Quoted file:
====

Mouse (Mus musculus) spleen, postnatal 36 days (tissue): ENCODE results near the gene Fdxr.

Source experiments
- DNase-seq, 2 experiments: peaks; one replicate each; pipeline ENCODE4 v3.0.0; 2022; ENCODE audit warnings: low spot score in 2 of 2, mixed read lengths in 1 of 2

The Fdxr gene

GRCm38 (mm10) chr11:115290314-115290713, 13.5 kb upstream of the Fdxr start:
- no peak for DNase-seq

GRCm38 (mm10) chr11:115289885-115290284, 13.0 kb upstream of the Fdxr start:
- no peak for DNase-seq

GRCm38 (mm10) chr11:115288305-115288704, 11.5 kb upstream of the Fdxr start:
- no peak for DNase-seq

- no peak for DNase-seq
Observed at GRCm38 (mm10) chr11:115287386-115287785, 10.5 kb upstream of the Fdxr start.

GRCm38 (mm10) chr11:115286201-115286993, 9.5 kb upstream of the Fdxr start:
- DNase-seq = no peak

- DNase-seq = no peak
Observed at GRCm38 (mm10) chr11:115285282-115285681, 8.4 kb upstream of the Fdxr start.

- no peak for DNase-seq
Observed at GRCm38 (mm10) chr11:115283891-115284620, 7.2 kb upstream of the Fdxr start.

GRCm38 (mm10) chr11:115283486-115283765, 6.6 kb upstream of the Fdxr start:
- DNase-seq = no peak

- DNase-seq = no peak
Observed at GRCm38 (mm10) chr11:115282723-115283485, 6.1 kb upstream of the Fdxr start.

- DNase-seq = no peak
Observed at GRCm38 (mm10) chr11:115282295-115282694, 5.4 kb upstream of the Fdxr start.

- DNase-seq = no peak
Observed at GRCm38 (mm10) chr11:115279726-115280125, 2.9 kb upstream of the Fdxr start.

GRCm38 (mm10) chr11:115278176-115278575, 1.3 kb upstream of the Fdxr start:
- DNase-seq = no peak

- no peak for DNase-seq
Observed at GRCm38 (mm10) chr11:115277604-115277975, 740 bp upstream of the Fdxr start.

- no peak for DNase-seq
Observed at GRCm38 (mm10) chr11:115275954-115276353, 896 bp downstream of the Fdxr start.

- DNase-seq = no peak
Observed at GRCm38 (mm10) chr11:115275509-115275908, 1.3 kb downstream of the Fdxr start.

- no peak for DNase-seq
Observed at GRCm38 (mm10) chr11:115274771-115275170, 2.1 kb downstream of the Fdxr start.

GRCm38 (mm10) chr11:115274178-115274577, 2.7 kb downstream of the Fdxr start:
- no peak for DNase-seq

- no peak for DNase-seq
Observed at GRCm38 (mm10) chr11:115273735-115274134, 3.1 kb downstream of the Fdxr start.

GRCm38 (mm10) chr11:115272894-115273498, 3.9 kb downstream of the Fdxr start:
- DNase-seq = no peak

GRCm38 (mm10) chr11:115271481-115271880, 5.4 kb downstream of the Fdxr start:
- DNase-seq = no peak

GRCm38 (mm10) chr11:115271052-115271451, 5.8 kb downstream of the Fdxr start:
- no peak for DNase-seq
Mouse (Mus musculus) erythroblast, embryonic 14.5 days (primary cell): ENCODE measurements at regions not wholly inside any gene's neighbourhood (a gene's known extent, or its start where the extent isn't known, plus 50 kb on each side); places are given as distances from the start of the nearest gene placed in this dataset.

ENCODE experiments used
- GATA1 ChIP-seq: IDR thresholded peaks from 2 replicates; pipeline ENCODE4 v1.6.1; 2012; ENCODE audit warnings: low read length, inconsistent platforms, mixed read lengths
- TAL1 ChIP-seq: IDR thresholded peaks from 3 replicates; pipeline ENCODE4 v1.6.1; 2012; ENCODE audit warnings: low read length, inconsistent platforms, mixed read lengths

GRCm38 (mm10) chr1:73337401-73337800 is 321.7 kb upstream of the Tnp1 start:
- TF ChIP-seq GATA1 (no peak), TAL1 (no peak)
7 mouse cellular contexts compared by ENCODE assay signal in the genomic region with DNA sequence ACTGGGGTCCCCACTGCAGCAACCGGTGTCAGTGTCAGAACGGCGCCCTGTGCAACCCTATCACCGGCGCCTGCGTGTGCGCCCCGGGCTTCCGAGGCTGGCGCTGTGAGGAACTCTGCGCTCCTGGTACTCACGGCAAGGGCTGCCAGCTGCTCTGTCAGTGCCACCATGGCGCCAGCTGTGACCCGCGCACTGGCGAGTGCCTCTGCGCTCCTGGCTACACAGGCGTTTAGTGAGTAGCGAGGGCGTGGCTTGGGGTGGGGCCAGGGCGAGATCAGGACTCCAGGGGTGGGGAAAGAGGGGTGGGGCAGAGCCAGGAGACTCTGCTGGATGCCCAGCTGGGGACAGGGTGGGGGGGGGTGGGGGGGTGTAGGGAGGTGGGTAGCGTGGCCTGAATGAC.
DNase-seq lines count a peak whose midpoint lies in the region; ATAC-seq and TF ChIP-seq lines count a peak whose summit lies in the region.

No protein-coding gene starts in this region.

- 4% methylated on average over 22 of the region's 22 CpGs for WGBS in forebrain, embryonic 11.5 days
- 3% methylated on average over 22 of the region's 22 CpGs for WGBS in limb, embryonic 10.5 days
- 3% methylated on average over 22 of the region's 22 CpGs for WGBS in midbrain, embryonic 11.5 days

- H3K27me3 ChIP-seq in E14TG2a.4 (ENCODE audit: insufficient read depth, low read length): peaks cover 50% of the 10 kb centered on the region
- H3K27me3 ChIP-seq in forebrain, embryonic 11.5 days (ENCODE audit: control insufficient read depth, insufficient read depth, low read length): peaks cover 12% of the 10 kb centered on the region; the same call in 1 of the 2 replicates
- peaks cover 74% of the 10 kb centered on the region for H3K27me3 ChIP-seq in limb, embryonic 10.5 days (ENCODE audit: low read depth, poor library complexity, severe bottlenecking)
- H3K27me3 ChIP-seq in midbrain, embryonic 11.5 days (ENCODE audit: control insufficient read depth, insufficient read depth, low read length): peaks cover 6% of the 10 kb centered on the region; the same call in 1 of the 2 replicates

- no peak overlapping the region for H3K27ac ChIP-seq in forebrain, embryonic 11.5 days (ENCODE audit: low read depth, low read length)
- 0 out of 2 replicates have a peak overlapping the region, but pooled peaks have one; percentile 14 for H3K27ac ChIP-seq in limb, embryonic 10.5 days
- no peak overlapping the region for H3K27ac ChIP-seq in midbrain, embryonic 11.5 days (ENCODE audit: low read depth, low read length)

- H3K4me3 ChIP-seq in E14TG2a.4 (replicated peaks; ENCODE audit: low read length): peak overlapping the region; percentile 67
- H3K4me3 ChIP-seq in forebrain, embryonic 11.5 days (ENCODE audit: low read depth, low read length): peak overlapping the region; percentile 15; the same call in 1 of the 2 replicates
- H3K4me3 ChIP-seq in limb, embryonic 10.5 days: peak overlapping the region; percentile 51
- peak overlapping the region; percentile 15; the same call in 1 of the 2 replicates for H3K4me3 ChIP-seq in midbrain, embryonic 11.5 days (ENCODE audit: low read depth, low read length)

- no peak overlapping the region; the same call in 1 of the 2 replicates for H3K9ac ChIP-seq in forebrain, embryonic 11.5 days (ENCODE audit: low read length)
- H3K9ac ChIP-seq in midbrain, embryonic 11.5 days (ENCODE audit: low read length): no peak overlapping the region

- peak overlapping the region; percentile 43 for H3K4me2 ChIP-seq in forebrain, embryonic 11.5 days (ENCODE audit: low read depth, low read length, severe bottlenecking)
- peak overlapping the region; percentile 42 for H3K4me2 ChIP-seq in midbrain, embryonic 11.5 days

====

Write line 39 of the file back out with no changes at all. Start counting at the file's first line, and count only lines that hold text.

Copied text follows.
- no peak for DNase-seq